We’re polar opposites. We are completely different people in the boxing atmosphere, different stratospheres! I came in as an unknown, on undercards, fighting at 5 o'clock in the afternoon or 1 am after the main event in leisure centres. Michael comes in with expectations that could be untouchable for any human being, he carries the weight of a nation. His debut is a sold out packed Madison Square Garden. Ireland's next big hope.

At that stage of his career, he is meant to be on an undercard learning his trade, making mistakes and learning from them. Whereas now he is under the watchful eye of everyone, casual fans, reporters, diehards… they are watching his every move. Judging and scrutinising. I was able to learn and make mistakes and get better. I wasn’t overly criticised the way he is. It is completely different, a different thing altogether.

There is a duality in boxing that fighters often struggle to uphold. A need for room in the wide open spaces that exist outside of the spotlight's glare. A margin to hone their craft. Yet simultaneously, attention means an audience. An audience means money. The paid ranks are about money.

Jamie Conlan knows each world. He has navigated them both, as a boxer and a manager. It's experience that infiltrates the management of his younger brother's career.

"There are positives and negatives. Every fighter dreams and craves media attention to build a career. It's a profile, a brand. You'll gain extra money, that’s financially rewarding. On the flip side, you are in the eye of the storm for every fight.


"You are supposed to be building as a fighter and a person, growing and learning. You usually do it, not necessarily behind closed doors, but on a smaller scale. Only a select few can handle the pressure and the rigorous demands Michael is under."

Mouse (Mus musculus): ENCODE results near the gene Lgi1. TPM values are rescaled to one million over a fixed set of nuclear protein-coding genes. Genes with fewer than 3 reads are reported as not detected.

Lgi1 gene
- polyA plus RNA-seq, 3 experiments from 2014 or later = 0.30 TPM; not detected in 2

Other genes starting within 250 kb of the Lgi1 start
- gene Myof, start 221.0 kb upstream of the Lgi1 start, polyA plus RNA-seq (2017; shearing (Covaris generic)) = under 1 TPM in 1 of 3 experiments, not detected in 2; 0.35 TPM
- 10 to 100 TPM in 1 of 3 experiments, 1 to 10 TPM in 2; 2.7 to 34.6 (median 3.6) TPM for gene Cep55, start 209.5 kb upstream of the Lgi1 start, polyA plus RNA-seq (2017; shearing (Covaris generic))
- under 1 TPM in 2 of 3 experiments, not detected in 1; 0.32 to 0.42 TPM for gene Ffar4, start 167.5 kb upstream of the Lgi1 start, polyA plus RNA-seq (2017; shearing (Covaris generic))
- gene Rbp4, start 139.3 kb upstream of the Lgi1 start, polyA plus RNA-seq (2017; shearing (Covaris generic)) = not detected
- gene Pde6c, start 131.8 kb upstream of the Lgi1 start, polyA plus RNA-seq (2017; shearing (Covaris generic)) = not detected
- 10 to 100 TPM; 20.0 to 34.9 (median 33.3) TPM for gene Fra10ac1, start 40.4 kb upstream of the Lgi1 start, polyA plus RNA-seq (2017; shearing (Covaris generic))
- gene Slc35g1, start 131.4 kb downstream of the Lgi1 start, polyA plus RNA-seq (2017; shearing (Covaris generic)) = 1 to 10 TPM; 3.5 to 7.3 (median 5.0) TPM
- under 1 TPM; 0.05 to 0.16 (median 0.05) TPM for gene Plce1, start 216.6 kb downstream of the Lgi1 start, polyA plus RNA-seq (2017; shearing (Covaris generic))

It's not that long ago that a Jamie Conlan pre-fight camp would involve meticulous preparation without knowing specific fight details. A Tuesday would bring three different potential challengers. This was not just preparation for an opponent but aspiration for one.

There is no sense of bitterness. Jamie Conlan speaks with a forthright honesty welcomed in an increasingly deceptive world. At the same time, it is clear there is an emphatic desire to ensure this is not the reality for the pros of today. It doesn't have to be this way.

When I started out, you have the big promoters in Eddie Hearn and Frank Warren. They came over, they get a big fight. Here there was also Paul McCloskey. Promoters that come over once a year or twice a year. It’s feast or famine. You get a go and you know 'this is it.' But then they go away again.

There have always been a grassroots in Ireland. A small show in front of a few hundred people with not much money but it keeps fighters out and active. But in terms of a professional boxing scene, there was none. It did not exist back then.

It made you feel like 'okay, we are going to be brilliant. Every month or three months we’ll get shows' and it never pans out like that. Fighters were brought over to beat our guys. They weren’t treated or built right. They weren’t growing stars.

You think you are doing great by shifting tickets. 'Hey! Look at me. I can bring a crowd.' They really didn’t give a shit about you, they got tickets and went away to another show. There was no time or money or expertise invested in boxing here.